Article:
With a goal to become the best chef he could be, Oakley naturally wanted to work for the best in the business. At the age of 16, he left school and started working in Gordon Ramsay’s Michelin-starred restaurant at Claridge’s in London. After spending a year and a half there, he moved to Essex to work under another Michelin-starred chef, Jeremy Medley.

“That was probably the best decision I made for my career at that time,” he says. “Although [Medley] doesn't necessarily have the same sort of name as Gordon Ramsay, he works in a smaller kitchen, and you just get to see and do so much more than what you would do in Gordon Ramsay’s.” 

At 26, Oakley took on his first head chef role at Llys Meddyg in Pembrokeshire, Wales. In 2013, he got the opportunity to move to Hong Kong as the executive chef of Aqua Tokyo. After working in the city for over a year, he traveled again to cook in places like Thailand and Europe before returning to Hong Kong around eight years ago.

Feather & Bone Hong Kong
Source: Feather & Bone (James Oakley)

Finding his place at Feather & Bone 

Since returning to Hong Kong, Oakley spent six and a half years as the executive chef at the Cordis Hotel before joining Feather & Bone in 2022. When asked about his responsibilities as the executive chef, Oakley laughs and says, “I do everything. Done, that was easy.”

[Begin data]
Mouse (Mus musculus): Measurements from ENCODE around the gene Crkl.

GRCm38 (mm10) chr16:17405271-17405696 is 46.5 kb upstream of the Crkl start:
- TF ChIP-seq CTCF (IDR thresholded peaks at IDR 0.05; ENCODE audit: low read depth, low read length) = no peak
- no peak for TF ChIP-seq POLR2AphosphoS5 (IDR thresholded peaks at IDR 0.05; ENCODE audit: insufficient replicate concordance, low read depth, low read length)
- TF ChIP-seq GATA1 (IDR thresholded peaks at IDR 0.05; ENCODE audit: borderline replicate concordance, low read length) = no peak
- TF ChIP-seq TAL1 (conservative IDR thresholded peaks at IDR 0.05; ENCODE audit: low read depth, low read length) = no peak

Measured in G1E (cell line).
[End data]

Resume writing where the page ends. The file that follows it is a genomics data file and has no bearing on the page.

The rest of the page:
In his role, he oversees seven restaurants, plans menus and trains the teams, deeply involving himself in every aspect of operations and management. He also sees a big part of his role as being a “therapist” for his team. 

“I think that’s probably the most important thing for my role is being there for the team and making sure they are well supported,” he says, “and creating an environment within which they can deliver to our expectations.”

You can see this collaborative energy in the day-to-day operations at Feather & Bone. For example, Oakley shares that new menu item promotions are a team effort. “We get together, and we would discuss, and it's really cool in the company because we all bounce ideas off one another, and we also support one another,” he says.

“Then it's over to me to execute those ideas, introduce them to the team, train the team and make sure that individual outlet chefs have the support that they need.”

Supporting each team member is how Oakley ensures the food is consistently good in all of Feather & Bone’s restaurants. “In my position, I need to ensure that they have the right environment within which to deliver to our expectations, but they also need to be able to trust the people that we've hired,” he explains.

Oakley tries to visit each venue at least once or twice a week. “We have a really good team of head chefs and head butchers in place who will monitor the quality on a day-to-day basis,” he says. High-quality sourcing is key to Feather & Bone’s methods, too. Oakley says they directly source from farms, with much of their produce coming from Australia.

Sustainability also plays a big role in Feather & Bone’s culinary concept. Oakley has introduced measures like zero single-use plastic, biodegradable materials for takeout and no plastic bags to make things more sustainable.